30 years of Still Life by Sergei Belik
I always strive for my art to remain whole and changeless. During my entire artistic career, I have created still life paintings-- paintings of tranquil life that reflect my creative concepts.
The philosophical idea of Henri Bergson--his concept of a 'thing in itself'-- best describes my art. Bergson believes that "art has no other object than to set aside the symbols of practical utility, the generalities that are conventionally and socially accepted, everything in fact which masks reality from us, in order to set us face to face with reality itself." In my paintings, objects have no functional use. Instead, they remain self-defining with an independent existence in a quiet, still, and reclusive world. If these objects were created by anyone then it would have been a God who created them, providing an independent continuity stating that these objects have no past or future, only the present, an endless chain of instantaneous nows.
To compliment still life paintings, I paint landscapes, bringing about the same line of visual concepts.
In an attempt to reflect upon the substance of the objects that compose our everyday reality I extract beauty from what appears so immediate and simple at the first glance.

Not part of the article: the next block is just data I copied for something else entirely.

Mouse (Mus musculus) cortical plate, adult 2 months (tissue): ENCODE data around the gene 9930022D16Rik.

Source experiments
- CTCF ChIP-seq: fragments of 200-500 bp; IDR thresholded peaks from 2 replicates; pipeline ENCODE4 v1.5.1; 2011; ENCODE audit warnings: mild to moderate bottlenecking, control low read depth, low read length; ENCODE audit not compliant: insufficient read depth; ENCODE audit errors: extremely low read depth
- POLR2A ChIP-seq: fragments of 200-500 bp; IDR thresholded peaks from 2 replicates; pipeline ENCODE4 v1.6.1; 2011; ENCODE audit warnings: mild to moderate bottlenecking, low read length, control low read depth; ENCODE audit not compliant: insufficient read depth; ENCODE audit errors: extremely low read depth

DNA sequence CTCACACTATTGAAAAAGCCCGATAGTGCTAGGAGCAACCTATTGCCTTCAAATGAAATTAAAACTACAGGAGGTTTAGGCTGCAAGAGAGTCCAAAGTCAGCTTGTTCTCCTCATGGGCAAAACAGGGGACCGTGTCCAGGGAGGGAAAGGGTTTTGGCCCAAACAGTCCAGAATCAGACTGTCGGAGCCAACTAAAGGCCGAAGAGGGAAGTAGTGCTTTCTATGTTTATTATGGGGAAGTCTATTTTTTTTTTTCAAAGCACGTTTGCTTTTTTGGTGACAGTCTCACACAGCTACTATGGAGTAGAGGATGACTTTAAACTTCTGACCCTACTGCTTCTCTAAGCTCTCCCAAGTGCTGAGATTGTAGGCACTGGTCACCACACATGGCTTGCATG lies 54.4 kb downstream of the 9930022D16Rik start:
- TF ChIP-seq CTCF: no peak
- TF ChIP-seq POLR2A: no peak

My world is beyond material concepts of unreasoned and chaotic things. It is spiritual and invariable. Meaning comes not from failures and trials but by close observation of what has been created by God.
Two artistic concepts are applied - constructive compositional clearness and richness of rhythmically synthesized colors. These two elements correspond to the internal structure of the painting.
In my still life paintings, bottles, pitchers, and jars are interchangeably presented by oranges, apples, and peaches. By reflecting upon a bottle or an orange I attempt to create an abstract bottle or orange that is a prototype for all such objects.
From my very early artistic steps, I started painting still lives and have devoted to this genre my entire creative energy. For many artists, still life painting is an exercise in formal training. For me it offers abstract and philosophical horizons, and as I explore these horizons I engage into an infinite artistic search.
My work has been influenced by the great masters of the Renaissance, XVII century Netherlands, Chardin. I see my art rich in the constructive clearness of the investigated subject matter that reveals the well-balanced internal harmony of the paintings. These are classical elements that I utilize so that my art can come close to art of great masters. My art is in the tradition of classical sill life but at the same time is expressed in the context of our century, with all its complexity and controversy. It enables the viewer to form harmonically and clearly one's perception of the world.Sergei Belik